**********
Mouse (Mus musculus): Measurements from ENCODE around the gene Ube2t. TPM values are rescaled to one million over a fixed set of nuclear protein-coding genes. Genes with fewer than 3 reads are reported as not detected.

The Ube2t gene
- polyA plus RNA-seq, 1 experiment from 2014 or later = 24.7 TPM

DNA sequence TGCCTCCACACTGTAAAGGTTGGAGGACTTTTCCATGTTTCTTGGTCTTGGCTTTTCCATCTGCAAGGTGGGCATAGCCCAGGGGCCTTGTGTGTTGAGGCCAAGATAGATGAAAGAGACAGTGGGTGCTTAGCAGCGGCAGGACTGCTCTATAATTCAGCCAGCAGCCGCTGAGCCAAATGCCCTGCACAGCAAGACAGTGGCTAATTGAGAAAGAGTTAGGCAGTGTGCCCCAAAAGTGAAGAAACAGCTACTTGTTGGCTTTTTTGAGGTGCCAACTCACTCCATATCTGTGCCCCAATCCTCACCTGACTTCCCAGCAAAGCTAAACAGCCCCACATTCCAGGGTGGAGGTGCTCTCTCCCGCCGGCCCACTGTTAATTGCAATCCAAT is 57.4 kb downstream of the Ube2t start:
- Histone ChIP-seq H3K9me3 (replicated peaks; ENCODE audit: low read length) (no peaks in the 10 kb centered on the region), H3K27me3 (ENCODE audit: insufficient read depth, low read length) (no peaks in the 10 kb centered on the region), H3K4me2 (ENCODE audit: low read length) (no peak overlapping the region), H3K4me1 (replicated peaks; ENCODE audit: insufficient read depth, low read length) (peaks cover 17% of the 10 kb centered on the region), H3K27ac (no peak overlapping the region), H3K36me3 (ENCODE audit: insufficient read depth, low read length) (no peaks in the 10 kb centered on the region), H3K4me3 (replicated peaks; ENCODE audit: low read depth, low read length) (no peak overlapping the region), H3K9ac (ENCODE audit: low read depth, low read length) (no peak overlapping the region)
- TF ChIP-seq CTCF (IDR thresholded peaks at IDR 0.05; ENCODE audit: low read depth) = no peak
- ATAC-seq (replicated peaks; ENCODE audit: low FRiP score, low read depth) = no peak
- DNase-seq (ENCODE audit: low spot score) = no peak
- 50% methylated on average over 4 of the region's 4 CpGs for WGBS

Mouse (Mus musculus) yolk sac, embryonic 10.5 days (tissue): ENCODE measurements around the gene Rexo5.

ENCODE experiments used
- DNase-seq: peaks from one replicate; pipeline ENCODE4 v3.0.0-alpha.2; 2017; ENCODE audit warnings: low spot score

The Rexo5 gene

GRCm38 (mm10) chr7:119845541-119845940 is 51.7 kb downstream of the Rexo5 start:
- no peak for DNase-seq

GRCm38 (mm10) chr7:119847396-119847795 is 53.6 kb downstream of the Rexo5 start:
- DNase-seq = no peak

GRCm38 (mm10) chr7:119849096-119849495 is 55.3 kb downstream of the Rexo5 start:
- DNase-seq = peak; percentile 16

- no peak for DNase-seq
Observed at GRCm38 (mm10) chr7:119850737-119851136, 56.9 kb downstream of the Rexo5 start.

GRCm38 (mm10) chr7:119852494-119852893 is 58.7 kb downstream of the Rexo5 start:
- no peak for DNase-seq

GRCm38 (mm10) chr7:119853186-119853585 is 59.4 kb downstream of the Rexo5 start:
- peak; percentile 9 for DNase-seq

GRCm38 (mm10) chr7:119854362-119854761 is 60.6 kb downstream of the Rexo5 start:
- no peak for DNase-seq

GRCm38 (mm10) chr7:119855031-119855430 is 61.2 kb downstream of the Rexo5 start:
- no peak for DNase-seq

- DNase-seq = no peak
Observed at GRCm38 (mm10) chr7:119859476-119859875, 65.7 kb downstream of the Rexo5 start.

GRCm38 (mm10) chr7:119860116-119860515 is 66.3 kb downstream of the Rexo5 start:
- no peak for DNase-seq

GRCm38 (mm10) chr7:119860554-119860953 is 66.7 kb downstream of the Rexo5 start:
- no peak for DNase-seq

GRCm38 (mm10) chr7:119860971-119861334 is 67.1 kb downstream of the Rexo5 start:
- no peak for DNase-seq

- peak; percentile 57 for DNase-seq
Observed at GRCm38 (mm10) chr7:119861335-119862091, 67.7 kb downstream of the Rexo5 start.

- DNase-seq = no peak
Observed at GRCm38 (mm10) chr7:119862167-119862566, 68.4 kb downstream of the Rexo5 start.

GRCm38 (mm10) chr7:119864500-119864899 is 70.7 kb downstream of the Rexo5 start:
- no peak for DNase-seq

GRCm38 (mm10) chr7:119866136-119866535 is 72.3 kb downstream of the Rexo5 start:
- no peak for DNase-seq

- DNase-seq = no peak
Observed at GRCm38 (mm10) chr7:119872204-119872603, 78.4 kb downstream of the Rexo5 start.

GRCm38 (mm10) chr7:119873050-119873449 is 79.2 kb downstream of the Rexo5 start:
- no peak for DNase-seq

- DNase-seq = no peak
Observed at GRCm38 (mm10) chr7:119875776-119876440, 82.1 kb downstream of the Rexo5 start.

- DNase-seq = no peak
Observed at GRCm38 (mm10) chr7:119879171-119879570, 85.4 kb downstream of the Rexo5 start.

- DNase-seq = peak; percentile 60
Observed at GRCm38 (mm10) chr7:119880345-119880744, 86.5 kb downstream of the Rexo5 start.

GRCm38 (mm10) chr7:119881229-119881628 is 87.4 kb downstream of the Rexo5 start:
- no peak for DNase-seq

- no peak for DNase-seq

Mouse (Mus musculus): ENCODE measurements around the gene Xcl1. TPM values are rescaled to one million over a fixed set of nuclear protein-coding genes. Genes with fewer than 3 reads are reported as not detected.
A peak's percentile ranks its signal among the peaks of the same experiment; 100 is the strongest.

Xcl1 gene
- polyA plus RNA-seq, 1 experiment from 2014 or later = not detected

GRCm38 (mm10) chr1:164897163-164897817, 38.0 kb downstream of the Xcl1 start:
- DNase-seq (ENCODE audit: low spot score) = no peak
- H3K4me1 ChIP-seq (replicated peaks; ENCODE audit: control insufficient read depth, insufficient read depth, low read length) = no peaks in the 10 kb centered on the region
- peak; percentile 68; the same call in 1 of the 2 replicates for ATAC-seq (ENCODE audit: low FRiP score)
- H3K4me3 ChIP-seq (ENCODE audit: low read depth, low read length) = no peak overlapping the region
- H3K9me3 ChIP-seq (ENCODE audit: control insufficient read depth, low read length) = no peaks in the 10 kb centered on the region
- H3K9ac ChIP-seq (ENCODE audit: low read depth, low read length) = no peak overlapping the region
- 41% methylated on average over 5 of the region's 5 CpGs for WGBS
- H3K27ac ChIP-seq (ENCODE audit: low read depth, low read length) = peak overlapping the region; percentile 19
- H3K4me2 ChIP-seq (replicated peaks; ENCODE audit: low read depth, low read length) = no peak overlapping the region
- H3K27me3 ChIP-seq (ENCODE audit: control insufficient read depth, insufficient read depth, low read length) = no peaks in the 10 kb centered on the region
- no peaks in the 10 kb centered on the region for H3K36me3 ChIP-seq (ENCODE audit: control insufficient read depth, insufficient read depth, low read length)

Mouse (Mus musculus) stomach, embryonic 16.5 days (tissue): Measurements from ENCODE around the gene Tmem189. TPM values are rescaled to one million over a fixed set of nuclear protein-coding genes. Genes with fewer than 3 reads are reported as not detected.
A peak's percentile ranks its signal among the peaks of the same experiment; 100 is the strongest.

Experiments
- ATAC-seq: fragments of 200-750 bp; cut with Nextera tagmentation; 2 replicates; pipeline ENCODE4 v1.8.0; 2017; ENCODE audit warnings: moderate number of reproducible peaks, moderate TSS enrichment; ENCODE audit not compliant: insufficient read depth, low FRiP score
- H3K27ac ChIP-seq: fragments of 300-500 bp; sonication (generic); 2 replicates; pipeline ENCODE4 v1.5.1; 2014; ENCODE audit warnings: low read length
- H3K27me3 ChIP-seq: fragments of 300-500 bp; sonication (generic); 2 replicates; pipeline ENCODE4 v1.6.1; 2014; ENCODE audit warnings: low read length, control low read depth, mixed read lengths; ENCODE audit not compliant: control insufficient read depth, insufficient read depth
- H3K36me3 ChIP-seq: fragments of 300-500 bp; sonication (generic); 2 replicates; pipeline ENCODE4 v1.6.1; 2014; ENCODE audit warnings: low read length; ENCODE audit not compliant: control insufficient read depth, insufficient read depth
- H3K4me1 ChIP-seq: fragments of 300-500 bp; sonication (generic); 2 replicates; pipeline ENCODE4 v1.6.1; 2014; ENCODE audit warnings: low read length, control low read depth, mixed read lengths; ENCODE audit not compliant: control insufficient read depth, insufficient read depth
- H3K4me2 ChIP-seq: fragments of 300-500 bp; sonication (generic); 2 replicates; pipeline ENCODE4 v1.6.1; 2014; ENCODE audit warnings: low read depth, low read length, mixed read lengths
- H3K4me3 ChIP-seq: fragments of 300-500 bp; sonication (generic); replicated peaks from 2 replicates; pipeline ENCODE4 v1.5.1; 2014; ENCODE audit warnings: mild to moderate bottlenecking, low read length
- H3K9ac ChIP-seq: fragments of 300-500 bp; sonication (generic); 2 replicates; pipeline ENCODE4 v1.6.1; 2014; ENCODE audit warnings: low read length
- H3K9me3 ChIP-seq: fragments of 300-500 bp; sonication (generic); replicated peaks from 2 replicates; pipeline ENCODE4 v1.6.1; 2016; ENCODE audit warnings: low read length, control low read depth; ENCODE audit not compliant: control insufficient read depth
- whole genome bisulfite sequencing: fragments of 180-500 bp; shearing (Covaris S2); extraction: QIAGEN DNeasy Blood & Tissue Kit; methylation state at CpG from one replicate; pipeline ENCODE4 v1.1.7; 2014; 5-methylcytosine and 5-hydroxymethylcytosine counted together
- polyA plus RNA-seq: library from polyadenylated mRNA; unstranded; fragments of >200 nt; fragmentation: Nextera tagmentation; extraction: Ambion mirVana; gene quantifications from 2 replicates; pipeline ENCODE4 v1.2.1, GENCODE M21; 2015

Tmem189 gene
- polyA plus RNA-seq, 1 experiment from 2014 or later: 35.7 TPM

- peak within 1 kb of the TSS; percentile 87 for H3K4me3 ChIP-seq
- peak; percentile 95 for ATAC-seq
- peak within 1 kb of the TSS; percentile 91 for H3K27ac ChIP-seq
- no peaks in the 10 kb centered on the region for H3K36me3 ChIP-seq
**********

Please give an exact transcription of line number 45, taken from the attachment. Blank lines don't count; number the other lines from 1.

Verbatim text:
- no peak for DNase-seq